The History of the Marvel Cinematic Universe, Chapter 7: ‘Iron Man 3’
In The History of the Marvel Cinematic Universe, ScreenCrush editor-in-chief Matt Singer looks back at every film in the MCU to date, leading up to the premiere of Avengers: Infinity War on April 27. Previous chapters can be found here.
Chapter 7: Iron Man 3
Director: Shane Black
Writers: Drew Pearce, Shane Black
Release Date: May 3, 2013
U.S. box office: $409 million
Worldwide box office: $1.21 billion
Rotten Tomatoes rating: 80 percent
Metacritic score: 63
Letterboxd average grade: 6.4
What Holds Up
Iron Man 3’s Mark 42 armor is maybe the ugliest Iron Man armor in the entire MCU (too much gold, not enough red, don’t @ me), but it’s also the most conceptually interesting; it’s the only case where Tony Stark’s specific innovations to his armor actually reflects the themes of the movie we’re watching. The Mark 42 is an “autonomous prehensile propulsion suit”; where the previous iterations of the suit were essential giant, robotic onesies, each individual piece of the Mark 42 can operate separately from the rest. The arms, legs, chest, head, and even the codpiece have their own mini repulsors.
Director Shane Black finds a ton of clever ways to use this armor in his storyline. There’s one set-piece where Tony’s been separated from the Mark 42, and the pieces are delayed in returning to him, so he has to beat several bad guys with just one glove and one boot. And on several occasions Black uses the way the armor can instantly break apart into its constituent pieces as a punchline to undercut a moment of triumph with a laugh that brings Tony back down to earth.
These gags are satisfying in and of itself, but they also serve the ideas in the movie. Iron Man 3’s Tony Stark (Robert Downey Jr.) is having a hard time coming to grips with the insanity he witnessed in The Avengers. He’s just a obscenely rich dude who likes building stuff in his garage. Suddenly he’s been cast as planetary protector who beat back an invasion from an alien army with giant space whale slug creatures. And for all he knows they might come back at any moment.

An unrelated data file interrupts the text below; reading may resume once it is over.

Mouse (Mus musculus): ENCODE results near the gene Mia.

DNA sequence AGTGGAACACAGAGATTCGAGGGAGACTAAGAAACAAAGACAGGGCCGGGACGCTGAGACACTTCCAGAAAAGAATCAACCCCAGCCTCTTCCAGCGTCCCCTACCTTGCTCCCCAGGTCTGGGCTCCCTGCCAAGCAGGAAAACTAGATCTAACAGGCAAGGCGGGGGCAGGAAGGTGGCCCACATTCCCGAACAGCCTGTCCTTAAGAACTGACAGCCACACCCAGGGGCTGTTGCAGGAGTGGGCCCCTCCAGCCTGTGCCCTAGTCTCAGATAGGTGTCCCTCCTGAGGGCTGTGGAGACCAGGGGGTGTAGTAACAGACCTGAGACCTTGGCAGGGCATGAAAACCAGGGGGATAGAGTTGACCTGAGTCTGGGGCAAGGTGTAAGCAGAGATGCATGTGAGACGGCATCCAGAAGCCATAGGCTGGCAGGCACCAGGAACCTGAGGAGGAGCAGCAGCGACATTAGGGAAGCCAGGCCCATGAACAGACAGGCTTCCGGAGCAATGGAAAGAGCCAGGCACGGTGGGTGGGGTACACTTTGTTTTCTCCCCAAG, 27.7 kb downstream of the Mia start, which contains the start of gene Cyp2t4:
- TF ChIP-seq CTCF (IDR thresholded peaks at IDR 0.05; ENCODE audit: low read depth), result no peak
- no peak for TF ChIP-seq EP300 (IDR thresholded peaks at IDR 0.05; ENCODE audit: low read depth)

He has issues in his private life as well. His relationship with his former assistant Pepper Potts (Gwyneth Paltrow) is going well, but he loves her so much, he’s terrified that something (like, say, another invasion from an alien army with giant space whale slug creatures) might come between them. He stops sleeping. He starts having panic attacks. He challenges a terrorist named the Mandarin (Ben Kingsley) to a fight on national television, and even gives him his home address, which seems like a bad idea until the bad guys show up at Tony’s Malibu home and obliterate it with missiles, at which point it seems like the dirt worst idea ever.
That’s why the Mark 42 armor is great. Right when Tony’s life is falling to pieces he invents an armor that literally falls to pieces over and over again. After the Mandarin’s goons destroy Tony’s house, he needs to put Iron Man, and himself, back together again. That’s the sort of added value a guy like Shane Black brings to a Marvel movie that might not otherwise be there.